In this manner, I fancied that I could distinguish the precise moment when he fairly disengaged the lid — also that I could determine when he removed it altogether, and when he deposited it upon the lower berth in his room; — this latter point I knew, for example, by certain slight taps which the lid made in striking against the wooden edges of the berth, as he endeavoured to lay it down very gently — there being no room for it on the floor. After this there was a dead stillness, and I heard nothing more, upon either occasion, until nearly daybreak; unless, perhaps, I may mention a low sobbing or murmuring sound, so very much suppressed as to be nearly inaudible — if, indeed, the whole of this latter noise were not rather produced by my own imagination. I say it seemed to resemble sobbing or sighing — but, of course, it could not have been either. I rather think it was a ringing in my own ears. Mr. Wyatt, no doubt, according to custom, was merely giving the rein to one of his hobbies — indulging in one of his fits of artistic enthusiasm. He had opened his oblong box, in order to feast his eyes upon the pictorial treasure within. There was nothing in this, however, to make him sob. I repeat, therefore, that it must have been, simply, a freak of my own fancy, distempered by good Captain Hardy’s green tea. Just before dawn, on each of the two nights of which I speak, I distinctly heard Mr. Wyatt replace the lid upon the oblong box, and force the nails into their old places, by means of the muffled mallet.

As the ship is sinking, the result of the hurricane, Wyatt realizes he left the box onboard. He panics, instinctively knowing that part of him is being returned to the divine source and he cannot tolerate that split within his psyche.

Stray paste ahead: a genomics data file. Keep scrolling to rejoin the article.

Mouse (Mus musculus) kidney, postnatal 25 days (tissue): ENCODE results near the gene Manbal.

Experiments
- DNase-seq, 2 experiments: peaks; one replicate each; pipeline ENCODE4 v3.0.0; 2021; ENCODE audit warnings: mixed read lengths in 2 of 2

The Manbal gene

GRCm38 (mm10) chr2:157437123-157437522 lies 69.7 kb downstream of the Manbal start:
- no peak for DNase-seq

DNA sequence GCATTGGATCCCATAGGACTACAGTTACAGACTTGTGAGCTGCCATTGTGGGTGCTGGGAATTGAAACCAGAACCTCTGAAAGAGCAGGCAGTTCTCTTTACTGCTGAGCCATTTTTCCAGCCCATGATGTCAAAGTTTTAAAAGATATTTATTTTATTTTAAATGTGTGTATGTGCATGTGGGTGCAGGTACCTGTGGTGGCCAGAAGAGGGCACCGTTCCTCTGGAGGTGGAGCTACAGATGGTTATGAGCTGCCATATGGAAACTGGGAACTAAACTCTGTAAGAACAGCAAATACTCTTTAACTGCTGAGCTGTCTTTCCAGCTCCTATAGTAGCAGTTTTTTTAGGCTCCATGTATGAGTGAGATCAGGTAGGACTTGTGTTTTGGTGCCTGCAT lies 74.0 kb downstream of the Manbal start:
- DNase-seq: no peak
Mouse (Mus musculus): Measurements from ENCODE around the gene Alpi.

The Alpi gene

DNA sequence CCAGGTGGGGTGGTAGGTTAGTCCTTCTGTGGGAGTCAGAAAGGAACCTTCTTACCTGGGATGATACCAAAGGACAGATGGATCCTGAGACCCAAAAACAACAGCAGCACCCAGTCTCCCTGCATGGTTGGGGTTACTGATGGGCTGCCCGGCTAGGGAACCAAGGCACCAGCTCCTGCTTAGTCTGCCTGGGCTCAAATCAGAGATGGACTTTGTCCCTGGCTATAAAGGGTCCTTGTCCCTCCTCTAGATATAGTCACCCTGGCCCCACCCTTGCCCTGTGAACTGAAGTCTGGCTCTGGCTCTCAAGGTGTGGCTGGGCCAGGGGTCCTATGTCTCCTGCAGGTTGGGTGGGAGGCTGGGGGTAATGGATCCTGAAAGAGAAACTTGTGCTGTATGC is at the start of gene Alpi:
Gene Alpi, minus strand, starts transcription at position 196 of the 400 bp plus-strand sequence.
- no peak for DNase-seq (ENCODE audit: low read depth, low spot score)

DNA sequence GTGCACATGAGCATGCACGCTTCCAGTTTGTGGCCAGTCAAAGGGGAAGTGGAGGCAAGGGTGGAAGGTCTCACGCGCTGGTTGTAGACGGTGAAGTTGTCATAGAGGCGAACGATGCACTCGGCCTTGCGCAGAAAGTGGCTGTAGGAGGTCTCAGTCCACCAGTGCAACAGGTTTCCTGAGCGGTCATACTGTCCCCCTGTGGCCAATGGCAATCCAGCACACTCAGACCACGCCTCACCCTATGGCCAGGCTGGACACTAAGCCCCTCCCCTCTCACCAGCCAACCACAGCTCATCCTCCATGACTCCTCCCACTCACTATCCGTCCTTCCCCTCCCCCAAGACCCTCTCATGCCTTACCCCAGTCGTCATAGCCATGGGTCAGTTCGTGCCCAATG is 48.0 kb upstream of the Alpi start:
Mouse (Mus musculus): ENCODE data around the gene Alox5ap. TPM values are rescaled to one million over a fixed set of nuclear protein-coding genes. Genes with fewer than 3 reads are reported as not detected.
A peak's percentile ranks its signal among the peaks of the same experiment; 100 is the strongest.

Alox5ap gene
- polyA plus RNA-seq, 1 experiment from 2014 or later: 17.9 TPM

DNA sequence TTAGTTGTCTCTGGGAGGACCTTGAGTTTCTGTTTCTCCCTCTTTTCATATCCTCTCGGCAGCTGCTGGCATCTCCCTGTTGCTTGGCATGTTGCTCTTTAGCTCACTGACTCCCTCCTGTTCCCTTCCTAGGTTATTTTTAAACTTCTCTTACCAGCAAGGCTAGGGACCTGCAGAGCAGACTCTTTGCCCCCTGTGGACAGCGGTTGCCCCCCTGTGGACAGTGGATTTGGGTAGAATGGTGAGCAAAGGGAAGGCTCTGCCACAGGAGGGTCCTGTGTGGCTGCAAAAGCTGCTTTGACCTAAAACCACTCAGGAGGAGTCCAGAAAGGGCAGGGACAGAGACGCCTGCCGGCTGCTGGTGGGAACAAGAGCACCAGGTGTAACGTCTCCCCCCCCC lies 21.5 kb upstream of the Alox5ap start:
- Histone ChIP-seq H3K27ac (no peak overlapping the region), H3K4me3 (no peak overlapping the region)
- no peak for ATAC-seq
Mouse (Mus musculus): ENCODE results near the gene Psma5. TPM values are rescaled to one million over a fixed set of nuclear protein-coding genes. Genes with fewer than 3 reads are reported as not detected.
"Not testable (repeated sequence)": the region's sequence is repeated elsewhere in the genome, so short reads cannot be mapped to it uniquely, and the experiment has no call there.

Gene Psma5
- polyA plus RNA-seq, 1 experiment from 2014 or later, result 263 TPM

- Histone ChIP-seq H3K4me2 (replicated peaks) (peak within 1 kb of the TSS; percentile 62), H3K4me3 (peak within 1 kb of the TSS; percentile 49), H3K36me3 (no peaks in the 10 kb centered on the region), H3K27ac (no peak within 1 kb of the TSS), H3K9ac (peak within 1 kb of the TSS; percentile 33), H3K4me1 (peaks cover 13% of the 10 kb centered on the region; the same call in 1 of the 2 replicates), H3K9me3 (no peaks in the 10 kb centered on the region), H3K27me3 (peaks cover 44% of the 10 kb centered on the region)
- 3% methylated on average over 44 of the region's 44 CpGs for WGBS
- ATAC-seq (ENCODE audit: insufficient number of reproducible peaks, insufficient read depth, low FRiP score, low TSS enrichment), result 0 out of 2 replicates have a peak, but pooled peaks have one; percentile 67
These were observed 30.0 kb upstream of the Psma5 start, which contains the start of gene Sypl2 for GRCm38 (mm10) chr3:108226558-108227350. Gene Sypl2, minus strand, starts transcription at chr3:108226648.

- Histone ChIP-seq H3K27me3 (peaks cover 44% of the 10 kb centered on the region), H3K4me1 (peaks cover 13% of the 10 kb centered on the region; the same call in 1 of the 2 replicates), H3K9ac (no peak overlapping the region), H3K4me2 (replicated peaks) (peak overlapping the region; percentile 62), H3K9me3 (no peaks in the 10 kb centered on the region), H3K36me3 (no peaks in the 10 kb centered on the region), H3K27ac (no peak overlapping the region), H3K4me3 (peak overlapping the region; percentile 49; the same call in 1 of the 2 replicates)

“The box!” vociferated Mr. Wyatt, still standing — “the box, I say! Captain Hardy, you cannot, you will not refuse me. Its weight will be but a trifle — it is nothing — mere nothing. By the mother who bore you — for the love of Heaven — by your hope of salvation, I implore you to put back for the box!”

Wyatt jumps from the lifeboat to retrieve the box and the body of his wife, and they are both pulled down into the depths of the ocean, symbolizing their reunion with each other before ultimately returning to the divine source, or the Godhead.

As our distance from the wreck rapidly increased, the madman (for as such only could we regard him) was seen to emerge from the companion-way, up which, by dint of a strength that appeared superhuman, he dragged, bodily, the oblong box. While we gazed in extremity of astonishment, he passed, rapidly, several turns of a three-inch rope, first around the box and then around his body. In another instant both body and box were in the sea — disappearing suddenly, at once and forever.

I really enjoyed this tale, both because of the symbolism contained within, but also because the writing is so exquisitely crafted. In addition, the story works without the symbolism. You could look at it as the story of a passionate artist who loved his wife so much, the thought of spending the rest of his life without her was just too much to bear. Either way you want to look at this, a great story and one I am sure I will read again.